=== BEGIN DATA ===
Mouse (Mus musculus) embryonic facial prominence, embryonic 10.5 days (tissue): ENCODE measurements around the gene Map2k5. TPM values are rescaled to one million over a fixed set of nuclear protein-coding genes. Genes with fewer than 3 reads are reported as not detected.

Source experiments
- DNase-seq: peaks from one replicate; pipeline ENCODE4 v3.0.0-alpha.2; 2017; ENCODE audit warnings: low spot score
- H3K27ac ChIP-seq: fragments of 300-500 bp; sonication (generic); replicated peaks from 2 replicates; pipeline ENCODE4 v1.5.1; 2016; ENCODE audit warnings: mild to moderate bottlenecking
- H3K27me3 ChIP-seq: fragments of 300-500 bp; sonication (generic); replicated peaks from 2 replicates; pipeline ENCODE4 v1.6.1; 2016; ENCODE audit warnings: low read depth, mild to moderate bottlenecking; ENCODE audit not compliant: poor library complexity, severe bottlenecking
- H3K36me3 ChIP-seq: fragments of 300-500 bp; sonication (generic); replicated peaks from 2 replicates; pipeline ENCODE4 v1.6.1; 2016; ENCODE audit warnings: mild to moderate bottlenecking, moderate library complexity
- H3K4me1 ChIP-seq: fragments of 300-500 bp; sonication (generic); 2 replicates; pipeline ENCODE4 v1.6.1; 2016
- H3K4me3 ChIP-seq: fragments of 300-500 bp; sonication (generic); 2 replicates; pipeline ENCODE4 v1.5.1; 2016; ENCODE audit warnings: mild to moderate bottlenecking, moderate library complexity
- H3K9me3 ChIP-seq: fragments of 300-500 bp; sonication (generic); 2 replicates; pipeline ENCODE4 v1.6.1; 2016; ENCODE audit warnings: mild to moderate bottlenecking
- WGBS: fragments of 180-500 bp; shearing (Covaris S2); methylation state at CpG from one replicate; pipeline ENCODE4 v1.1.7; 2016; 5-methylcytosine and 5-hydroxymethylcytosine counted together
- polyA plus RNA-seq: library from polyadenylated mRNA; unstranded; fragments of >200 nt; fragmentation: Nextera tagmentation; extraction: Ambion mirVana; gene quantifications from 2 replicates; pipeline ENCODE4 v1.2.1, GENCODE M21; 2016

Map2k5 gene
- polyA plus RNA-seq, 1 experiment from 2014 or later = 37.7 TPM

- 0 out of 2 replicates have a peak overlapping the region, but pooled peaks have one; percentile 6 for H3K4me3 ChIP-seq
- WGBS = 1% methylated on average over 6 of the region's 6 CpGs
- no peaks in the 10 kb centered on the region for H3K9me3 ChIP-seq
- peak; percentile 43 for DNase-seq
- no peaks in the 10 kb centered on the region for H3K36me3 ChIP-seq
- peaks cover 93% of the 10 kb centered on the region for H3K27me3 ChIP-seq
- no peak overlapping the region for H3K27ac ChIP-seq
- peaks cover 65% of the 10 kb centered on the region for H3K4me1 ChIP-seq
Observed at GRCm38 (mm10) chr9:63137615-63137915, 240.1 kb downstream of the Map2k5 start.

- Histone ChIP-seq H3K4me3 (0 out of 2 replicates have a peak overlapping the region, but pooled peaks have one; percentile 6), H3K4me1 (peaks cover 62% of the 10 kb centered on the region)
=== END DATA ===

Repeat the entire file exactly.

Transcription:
Mouse (Mus musculus) embryonic facial prominence, embryonic 10.5 days (tissue): ENCODE measurements around the gene Map2k5. TPM values are rescaled to one million over a fixed set of nuclear protein-coding genes. Genes with fewer than 3 reads are reported as not detected.

Source experiments
- DNase-seq: peaks from one replicate; pipeline ENCODE4 v3.0.0-alpha.2; 2017; ENCODE audit warnings: low spot score
- H3K27ac ChIP-seq: fragments of 300-500 bp; sonication (generic); replicated peaks from 2 replicates; pipeline ENCODE4 v1.5.1; 2016; ENCODE audit warnings: mild to moderate bottlenecking
- H3K27me3 ChIP-seq: fragments of 300-500 bp; sonication (generic); replicated peaks from 2 replicates; pipeline ENCODE4 v1.6.1; 2016; ENCODE audit warnings: low read depth, mild to moderate bottlenecking; ENCODE audit not compliant: poor library complexity, severe bottlenecking
- H3K36me3 ChIP-seq: fragments of 300-500 bp; sonication (generic); replicated peaks from 2 replicates; pipeline ENCODE4 v1.6.1; 2016; ENCODE audit warnings: mild to moderate bottlenecking, moderate library complexity
- H3K4me1 ChIP-seq: fragments of 300-500 bp; sonication (generic); 2 replicates; pipeline ENCODE4 v1.6.1; 2016
- H3K4me3 ChIP-seq: fragments of 300-500 bp; sonication (generic); 2 replicates; pipeline ENCODE4 v1.5.1; 2016; ENCODE audit warnings: mild to moderate bottlenecking, moderate library complexity
- H3K9me3 ChIP-seq: fragments of 300-500 bp; sonication (generic); 2 replicates; pipeline ENCODE4 v1.6.1; 2016; ENCODE audit warnings: mild to moderate bottlenecking
- WGBS: fragments of 180-500 bp; shearing (Covaris S2); methylation state at CpG from one replicate; pipeline ENCODE4 v1.1.7; 2016; 5-methylcytosine and 5-hydroxymethylcytosine counted together
- polyA plus RNA-seq: library from polyadenylated mRNA; unstranded; fragments of >200 nt; fragmentation: Nextera tagmentation; extraction: Ambion mirVana; gene quantifications from 2 replicates; pipeline ENCODE4 v1.2.1, GENCODE M21; 2016

Map2k5 gene
- polyA plus RNA-seq, 1 experiment from 2014 or later = 37.7 TPM

- 0 out of 2 replicates have a peak overlapping the region, but pooled peaks have one; percentile 6 for H3K4me3 ChIP-seq
- WGBS = 1% methylated on average over 6 of the region's 6 CpGs
- no peaks in the 10 kb centered on the region for H3K9me3 ChIP-seq
- peak; percentile 43 for DNase-seq
- no peaks in the 10 kb centered on the region for H3K36me3 ChIP-seq
- peaks cover 93% of the 10 kb centered on the region for H3K27me3 ChIP-seq
- no peak overlapping the region for H3K27ac ChIP-seq
- peaks cover 65% of the 10 kb centered on the region for H3K4me1 ChIP-seq
Observed at GRCm38 (mm10) chr9:63137615-63137915, 240.1 kb downstream of the Map2k5 start.

- Histone ChIP-seq H3K4me3 (0 out of 2 replicates have a peak overlapping the region, but pooled peaks have one; percentile 6), H3K4me1 (peaks cover 62% of the 10 kb centered on the region)